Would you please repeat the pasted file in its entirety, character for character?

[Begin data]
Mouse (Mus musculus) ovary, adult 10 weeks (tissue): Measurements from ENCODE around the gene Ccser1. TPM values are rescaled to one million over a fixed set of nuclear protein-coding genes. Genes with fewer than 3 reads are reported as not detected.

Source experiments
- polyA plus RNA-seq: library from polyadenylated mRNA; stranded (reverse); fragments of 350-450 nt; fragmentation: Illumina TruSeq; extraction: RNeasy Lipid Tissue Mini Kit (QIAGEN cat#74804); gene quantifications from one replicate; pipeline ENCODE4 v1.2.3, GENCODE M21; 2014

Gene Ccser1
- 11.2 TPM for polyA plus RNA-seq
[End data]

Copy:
Mouse (Mus musculus) ovary, adult 10 weeks (tissue): Measurements from ENCODE around the gene Ccser1. TPM values are rescaled to one million over a fixed set of nuclear protein-coding genes. Genes with fewer than 3 reads are reported as not detected.

Source experiments
- polyA plus RNA-seq: library from polyadenylated mRNA; stranded (reverse); fragments of 350-450 nt; fragmentation: Illumina TruSeq; extraction: RNeasy Lipid Tissue Mini Kit (QIAGEN cat#74804); gene quantifications from one replicate; pipeline ENCODE4 v1.2.3, GENCODE M21; 2014

Gene Ccser1
- 11.2 TPM for polyA plus RNA-seq